Sketch: Willie Rennie takes on the patriarchy

Written by Liam Kirkaldy on 9 February 2018 in Comment

Parliamentary sketch: A debate on votes for women sees Willie Rennie turn to time travel in search of solutions

It was around an hour into the Scottish Parliament debate on women’s suffrage and Willie Rennie was being questioned on his approach to time travel.

In some ways it was fitting – the debate was scheduled to mark the 100-year anniversary of the first women getting the vote, and most of the day had been spent looking back at the progress made since 1918.

Nicola Sturgeon had opened proceedings by paying tribute to the women who fought the campaign for suffrage. Ruth Davidson, meanwhile, also used the debate to state her support for women’s rights, while carefully avoiding any topic which would allow the other parties to highlight the mounting evidence that austerity is hitting women hardest, or that just 19 per cent of her MSPs are female.

For his part, Rennie had started off by announcing, “Everyone has been talking about their grannies this afternoon, and I’m going to do so too.”

It was true, a surprising number of MSPs had started talking about their grannies. Willie’s gran, he explained “was one of the first women to earn the right to vote”. But despite being an intelligent woman, her choices were limited. “She had a happy and fulfilling life and may well have chosen the same route if she had had her time again. But that’s the point, she did not have the choice. However, I have a choice, a choice to make change.”

He said: “I am sure that it has not gone unnoticed that I am a white male leader of an all-male parliamentary group. I am impressed by the contribution that my colleagues make to this parliament, but that does not stop me being determined to use my leadership to change the composition of this parliamentary group for the future.”

Sadly for Rennie, it wasn’t the fact he was a white male leader that bothered people. It was the fact he was a Lib Dem.

As Christina McKelvie put it, intervening: “Would a young Willie Rennie, with the powers of time travel, go back 100 years and tell the Liberal Prime Minister to give women the vote?”

Rennie looked a bit upset at that, muttering that “we would all do things differently if we had the power of time travel”, but to be honest, it was more surprising to learn that his support for women’s rights is apparently based on the fact he had a grandmother.

There’s an old episode of The Office where David Brent, in philosophical mode, asks, “how could I hate women? My mum’s one”, and back in the chamber, Rennie seemed to be channelling the same spirit.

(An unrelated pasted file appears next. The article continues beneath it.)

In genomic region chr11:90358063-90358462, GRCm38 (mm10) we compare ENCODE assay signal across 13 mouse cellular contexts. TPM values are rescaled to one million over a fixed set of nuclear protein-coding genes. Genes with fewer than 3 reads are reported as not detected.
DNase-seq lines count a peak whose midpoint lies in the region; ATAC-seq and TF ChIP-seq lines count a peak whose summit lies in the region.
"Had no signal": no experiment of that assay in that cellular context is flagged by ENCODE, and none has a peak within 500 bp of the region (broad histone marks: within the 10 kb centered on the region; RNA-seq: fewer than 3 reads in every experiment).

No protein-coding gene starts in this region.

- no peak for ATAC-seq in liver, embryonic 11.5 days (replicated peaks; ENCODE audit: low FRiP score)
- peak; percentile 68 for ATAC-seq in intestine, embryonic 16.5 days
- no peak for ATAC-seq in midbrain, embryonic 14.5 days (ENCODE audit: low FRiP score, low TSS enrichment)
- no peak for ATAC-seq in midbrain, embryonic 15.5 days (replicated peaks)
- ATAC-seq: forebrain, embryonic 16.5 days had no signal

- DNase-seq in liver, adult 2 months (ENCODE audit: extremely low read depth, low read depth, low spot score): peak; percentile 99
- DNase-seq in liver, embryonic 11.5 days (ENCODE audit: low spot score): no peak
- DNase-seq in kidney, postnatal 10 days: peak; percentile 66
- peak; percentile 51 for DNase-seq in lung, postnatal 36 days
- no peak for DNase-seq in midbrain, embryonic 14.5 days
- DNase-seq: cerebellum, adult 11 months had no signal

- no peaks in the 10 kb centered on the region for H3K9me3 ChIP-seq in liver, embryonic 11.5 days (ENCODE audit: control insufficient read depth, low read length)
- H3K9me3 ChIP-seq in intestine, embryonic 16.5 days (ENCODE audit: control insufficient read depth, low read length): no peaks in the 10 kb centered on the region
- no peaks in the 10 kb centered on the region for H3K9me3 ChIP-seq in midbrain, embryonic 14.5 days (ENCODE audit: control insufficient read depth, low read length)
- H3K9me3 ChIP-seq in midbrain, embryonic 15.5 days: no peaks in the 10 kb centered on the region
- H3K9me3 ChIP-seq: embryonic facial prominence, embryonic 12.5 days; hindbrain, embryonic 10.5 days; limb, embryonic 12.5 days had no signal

To be fair, Willie Rennie’s point is actually an interesting twist on a classic of the genre – the other option being the Matt Damon approach to human empathy, which is based on claiming your support for gender equality began with the birth of your daughter.

This logic suggests that, with each female relation Rennie encounters, his respect for women increases by one point. You have a mother or a daughter or a wife or a sister and suddenly you see a reason to oppose discriminating against 51 per cent of the human population.

It’s a surprisingly common approach, with elected representatives apparently compelled to base their opinions on day-to-day interactions with family members, in much the same way that Roy Walker advised Catchphrase contestants just to say what they could see.

Only last week, Jacob Rees-Mogg – a man who has previously boasted that he’s never changed one of his children’s nappies because his nanny does it – suggested he would be unable to run for Prime Minister because he has six children.

Commentators were quick to point out that this argument – and stay with me here because it gets confusing – was the opposite of one unleashed by Andrea Leadsom, when she claimed that not having children would disqualify Theresa May from the office.

But presumably it’s different for a man. To Leadsom, a woman cannot run for PM if she has no children, while to Rees-Mogg, a man cannot run because of them. Maybe too much of his time is spent supervising his nanny.

So at least the MSPs care. You can well imagine Rennie, or indeed Neil Findlay, who later made a similar argument, learning of a long lost female cousin and bursting into party HQ, clutching a family tree, and breathlessly announcing that he’s discovered he has a new principle.

Of course, that’s probably all very unfair – there’s nothing wrong with being inspired by the people around you – and so at times like this, Rennie will have been glad to be able to rely on the backing of the female Lib Dem MSPs. Or he would have been if there were any.

In fact, there used to be – before the 2016 election, most people who follow parliament would have identified Alison McInnes, the regional MSP for the north-east, as one of their best performers. But then they bumped her down the party list to make room for Mike Rumbles, in the full knowledge it would leave her basically no chance of re-election.

Still, at least women in the UK have the vote now – unless they are 17 years old, or a refugee, or homeless, obviously. But fate can be cruel, and in Rennie’s defence, he did actually succeed in changing his party’s approach to boost women’s representation for the 2017 election.

At least that’s one thing he wouldn’t need to change with a time machine.

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